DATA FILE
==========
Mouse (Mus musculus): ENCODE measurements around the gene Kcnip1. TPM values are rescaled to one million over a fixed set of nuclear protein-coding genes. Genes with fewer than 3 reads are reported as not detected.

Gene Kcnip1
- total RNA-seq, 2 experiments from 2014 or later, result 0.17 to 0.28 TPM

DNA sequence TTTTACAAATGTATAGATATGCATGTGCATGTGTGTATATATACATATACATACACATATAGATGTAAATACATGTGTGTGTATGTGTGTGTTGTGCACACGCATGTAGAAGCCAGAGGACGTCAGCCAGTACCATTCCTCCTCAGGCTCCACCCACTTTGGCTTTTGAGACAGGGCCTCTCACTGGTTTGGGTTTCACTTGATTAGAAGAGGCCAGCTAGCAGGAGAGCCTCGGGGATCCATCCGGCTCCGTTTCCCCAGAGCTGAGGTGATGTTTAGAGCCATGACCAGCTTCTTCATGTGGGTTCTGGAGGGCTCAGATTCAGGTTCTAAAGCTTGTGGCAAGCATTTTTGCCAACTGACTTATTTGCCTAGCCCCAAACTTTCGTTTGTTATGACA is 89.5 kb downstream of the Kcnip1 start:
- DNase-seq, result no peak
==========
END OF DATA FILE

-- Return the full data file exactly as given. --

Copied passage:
Mouse (Mus musculus): ENCODE measurements around the gene Kcnip1. TPM values are rescaled to one million over a fixed set of nuclear protein-coding genes. Genes with fewer than 3 reads are reported as not detected.

Gene Kcnip1
- total RNA-seq, 2 experiments from 2014 or later, result 0.17 to 0.28 TPM

DNA sequence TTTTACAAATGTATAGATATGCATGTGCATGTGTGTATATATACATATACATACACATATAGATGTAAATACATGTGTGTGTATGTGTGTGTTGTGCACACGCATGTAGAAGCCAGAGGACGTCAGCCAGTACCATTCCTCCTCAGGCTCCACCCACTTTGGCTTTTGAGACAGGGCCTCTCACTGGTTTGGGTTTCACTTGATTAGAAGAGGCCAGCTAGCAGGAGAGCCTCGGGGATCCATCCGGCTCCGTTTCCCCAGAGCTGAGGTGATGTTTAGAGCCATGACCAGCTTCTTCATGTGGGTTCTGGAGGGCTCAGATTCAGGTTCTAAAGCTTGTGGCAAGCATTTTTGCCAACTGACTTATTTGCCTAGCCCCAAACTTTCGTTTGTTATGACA is 89.5 kb downstream of the Kcnip1 start:
- DNase-seq, result no peak